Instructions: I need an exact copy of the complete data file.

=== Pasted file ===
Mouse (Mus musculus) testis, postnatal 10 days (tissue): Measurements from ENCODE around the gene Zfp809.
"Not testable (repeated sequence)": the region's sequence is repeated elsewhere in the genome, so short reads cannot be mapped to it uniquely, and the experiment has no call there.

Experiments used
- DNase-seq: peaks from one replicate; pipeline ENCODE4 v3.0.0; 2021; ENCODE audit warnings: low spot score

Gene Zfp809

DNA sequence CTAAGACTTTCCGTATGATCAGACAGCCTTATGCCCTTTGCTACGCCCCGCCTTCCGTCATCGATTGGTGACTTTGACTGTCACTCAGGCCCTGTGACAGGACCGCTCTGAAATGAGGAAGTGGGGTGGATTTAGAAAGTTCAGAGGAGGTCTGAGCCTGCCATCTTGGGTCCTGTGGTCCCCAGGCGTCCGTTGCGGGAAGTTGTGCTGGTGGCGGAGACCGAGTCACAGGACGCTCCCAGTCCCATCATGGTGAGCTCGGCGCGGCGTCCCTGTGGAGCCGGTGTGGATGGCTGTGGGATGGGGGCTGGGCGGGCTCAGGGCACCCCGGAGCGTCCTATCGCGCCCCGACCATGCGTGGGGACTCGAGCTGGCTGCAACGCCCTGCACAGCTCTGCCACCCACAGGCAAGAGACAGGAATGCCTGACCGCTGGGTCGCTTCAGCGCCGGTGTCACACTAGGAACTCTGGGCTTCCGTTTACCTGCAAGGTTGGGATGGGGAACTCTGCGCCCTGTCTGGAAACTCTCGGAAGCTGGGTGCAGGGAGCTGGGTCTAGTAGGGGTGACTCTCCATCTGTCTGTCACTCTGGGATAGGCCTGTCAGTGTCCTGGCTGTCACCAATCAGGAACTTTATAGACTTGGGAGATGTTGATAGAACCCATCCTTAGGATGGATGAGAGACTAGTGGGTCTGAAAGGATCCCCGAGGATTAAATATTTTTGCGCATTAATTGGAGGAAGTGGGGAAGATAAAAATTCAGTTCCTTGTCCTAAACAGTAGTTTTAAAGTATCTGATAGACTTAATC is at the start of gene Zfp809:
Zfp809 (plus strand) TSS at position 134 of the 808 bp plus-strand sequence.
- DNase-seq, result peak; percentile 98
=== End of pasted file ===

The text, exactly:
Mouse (Mus musculus) testis, postnatal 10 days (tissue): Measurements from ENCODE around the gene Zfp809.
"Not testable (repeated sequence)": the region's sequence is repeated elsewhere in the genome, so short reads cannot be mapped to it uniquely, and the experiment has no call there.

Experiments used
- DNase-seq: peaks from one replicate; pipeline ENCODE4 v3.0.0; 2021; ENCODE audit warnings: low spot score

Gene Zfp809

DNA sequence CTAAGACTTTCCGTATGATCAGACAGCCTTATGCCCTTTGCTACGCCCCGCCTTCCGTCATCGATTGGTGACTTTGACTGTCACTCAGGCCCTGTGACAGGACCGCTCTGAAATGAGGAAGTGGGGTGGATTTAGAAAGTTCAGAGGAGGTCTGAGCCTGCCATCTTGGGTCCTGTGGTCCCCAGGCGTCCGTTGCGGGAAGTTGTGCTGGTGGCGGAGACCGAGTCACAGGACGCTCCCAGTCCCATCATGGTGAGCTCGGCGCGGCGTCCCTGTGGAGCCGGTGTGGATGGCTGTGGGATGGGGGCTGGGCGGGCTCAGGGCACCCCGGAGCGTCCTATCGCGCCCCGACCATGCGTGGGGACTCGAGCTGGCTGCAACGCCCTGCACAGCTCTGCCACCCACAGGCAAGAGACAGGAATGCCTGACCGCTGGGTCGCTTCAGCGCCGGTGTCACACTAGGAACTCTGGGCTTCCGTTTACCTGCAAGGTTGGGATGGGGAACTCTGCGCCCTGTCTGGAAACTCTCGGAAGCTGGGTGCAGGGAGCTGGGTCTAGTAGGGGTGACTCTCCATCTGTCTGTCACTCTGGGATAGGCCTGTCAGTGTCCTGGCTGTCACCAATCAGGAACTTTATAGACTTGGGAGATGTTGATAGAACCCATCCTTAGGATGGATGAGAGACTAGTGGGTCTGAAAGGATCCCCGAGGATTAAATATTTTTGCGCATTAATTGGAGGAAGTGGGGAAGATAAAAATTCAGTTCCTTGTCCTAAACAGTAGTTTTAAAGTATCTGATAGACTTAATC is at the start of gene Zfp809:
Zfp809 (plus strand) TSS at position 134 of the 808 bp plus-strand sequence.
- DNase-seq, result peak; percentile 98